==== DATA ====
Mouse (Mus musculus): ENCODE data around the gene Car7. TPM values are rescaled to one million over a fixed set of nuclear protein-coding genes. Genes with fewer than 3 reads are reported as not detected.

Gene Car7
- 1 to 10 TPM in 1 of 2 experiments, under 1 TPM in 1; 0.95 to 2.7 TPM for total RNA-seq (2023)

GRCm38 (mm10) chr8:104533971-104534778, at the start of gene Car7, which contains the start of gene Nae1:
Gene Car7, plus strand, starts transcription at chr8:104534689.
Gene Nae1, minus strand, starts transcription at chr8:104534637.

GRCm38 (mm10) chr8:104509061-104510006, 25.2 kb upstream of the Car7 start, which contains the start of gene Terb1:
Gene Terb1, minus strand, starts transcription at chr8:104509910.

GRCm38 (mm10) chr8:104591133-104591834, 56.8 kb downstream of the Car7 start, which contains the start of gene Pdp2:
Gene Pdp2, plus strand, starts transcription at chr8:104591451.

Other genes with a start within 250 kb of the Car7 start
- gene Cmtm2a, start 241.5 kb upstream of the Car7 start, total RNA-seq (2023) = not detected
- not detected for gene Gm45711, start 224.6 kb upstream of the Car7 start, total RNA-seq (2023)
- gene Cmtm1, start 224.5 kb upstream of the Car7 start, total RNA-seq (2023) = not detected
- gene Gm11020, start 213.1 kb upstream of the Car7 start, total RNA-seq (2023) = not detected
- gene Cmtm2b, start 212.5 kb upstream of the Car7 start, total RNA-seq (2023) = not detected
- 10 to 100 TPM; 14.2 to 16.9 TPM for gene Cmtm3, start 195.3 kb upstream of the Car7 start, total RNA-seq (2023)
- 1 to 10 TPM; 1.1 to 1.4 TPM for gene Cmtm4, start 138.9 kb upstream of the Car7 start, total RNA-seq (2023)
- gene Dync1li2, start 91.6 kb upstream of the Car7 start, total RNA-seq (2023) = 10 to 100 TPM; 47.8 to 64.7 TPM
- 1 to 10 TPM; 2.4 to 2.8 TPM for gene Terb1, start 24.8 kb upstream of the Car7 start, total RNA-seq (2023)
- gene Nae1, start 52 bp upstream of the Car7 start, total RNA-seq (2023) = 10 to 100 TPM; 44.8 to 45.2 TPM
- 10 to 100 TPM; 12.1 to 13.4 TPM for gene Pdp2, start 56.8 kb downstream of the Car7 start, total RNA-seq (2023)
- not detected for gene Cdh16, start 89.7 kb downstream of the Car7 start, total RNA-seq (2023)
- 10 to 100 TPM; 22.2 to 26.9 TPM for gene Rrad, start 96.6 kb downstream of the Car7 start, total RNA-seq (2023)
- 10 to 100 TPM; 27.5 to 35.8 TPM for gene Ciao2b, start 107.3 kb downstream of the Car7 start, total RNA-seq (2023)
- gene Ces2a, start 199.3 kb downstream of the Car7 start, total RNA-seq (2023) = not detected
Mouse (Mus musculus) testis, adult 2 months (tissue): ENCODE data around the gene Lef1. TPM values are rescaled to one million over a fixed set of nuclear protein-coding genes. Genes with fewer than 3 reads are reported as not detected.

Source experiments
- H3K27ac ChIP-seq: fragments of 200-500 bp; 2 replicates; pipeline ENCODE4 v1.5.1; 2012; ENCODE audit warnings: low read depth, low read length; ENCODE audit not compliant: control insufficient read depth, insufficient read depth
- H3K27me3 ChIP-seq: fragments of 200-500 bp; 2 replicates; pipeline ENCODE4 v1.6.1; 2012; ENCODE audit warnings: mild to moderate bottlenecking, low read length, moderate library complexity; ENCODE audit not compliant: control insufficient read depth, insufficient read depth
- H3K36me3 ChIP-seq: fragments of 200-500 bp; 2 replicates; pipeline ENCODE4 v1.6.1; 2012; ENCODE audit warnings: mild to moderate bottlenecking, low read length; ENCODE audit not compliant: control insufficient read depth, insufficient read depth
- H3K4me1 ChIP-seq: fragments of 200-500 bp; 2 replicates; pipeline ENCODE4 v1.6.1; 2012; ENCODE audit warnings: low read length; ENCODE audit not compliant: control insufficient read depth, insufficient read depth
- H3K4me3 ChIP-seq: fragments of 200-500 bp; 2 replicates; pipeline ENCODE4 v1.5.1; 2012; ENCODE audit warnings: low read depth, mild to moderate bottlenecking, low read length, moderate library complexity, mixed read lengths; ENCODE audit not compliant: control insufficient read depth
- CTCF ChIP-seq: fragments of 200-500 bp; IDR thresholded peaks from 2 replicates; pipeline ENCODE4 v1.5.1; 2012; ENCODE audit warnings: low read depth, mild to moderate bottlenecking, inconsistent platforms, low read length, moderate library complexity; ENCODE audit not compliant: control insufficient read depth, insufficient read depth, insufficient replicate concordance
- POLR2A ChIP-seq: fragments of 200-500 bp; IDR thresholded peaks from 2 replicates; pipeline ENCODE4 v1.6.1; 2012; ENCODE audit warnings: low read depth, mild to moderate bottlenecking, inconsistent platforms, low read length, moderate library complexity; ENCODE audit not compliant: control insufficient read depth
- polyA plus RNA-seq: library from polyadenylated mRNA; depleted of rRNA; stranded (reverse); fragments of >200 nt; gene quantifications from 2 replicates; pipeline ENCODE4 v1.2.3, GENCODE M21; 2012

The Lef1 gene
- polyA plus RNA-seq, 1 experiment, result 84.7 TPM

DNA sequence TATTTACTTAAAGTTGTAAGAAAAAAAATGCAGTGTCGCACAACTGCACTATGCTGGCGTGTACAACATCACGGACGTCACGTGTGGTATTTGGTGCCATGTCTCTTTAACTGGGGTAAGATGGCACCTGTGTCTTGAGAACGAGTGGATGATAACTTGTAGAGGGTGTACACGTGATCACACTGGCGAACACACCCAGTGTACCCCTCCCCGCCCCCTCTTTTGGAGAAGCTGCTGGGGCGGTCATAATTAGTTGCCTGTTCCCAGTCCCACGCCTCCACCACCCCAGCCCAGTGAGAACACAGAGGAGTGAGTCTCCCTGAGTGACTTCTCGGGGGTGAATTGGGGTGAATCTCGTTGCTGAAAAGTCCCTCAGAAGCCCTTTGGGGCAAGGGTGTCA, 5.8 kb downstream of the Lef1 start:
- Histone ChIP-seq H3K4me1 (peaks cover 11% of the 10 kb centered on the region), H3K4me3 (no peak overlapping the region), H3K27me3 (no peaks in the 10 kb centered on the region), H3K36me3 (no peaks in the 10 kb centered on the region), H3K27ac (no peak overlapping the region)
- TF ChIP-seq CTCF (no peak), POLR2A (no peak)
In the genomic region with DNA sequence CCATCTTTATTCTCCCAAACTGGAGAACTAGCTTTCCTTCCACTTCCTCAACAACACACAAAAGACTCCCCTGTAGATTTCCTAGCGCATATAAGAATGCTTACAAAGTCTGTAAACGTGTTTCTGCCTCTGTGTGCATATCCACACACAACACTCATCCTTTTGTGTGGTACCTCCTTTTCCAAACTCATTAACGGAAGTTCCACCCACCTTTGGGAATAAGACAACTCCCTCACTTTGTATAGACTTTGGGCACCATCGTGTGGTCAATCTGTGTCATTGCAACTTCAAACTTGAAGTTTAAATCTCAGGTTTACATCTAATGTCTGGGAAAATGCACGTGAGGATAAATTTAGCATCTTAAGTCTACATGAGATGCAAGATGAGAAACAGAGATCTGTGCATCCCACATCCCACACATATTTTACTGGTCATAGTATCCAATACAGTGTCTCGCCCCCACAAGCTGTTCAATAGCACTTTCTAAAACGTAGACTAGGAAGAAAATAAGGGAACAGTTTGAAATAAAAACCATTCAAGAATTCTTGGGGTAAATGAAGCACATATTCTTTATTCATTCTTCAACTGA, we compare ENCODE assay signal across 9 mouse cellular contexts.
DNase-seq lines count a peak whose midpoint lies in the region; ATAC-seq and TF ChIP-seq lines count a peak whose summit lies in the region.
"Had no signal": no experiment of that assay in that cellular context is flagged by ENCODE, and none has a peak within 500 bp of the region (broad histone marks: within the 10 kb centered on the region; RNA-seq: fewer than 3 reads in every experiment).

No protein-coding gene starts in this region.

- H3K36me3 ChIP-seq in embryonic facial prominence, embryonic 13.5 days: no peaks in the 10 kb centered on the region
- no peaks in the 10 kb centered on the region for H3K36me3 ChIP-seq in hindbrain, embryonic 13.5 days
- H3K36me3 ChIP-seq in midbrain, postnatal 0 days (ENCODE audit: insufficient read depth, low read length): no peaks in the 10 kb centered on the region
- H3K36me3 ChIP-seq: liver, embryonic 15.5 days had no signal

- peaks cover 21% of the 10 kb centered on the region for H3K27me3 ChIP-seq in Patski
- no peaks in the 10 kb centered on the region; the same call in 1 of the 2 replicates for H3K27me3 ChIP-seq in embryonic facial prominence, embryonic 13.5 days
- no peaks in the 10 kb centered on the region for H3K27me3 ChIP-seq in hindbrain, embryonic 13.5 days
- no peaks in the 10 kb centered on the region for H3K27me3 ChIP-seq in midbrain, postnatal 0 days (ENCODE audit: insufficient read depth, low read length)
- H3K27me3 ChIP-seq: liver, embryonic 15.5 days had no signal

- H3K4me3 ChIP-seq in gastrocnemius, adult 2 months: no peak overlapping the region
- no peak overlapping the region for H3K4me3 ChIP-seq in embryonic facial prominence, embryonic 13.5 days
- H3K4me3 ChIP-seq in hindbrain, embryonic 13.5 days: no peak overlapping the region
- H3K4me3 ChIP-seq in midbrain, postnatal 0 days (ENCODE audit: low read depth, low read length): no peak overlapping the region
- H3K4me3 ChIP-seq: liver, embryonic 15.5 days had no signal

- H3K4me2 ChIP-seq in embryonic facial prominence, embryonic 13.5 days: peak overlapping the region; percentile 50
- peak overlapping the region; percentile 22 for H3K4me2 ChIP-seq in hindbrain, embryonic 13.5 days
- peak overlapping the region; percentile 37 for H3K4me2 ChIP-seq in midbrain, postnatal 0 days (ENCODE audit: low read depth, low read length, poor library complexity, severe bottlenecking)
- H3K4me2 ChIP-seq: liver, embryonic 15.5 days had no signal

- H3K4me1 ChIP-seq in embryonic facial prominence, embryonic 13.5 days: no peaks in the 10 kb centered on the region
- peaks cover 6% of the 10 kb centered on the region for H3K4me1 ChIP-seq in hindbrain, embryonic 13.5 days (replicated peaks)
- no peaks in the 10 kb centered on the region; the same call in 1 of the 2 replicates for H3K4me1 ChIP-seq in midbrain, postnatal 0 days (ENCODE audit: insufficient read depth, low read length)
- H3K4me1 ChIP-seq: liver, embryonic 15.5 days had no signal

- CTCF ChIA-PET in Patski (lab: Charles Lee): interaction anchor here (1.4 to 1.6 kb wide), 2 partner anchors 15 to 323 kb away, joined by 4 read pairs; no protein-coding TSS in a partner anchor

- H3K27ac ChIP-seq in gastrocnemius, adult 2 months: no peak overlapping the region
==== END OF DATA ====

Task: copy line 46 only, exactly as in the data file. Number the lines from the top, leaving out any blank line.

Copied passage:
- H3K36me3 ChIP-seq in embryonic facial prominence, embryonic 13.5 days: no peaks in the 10 kb centered on the region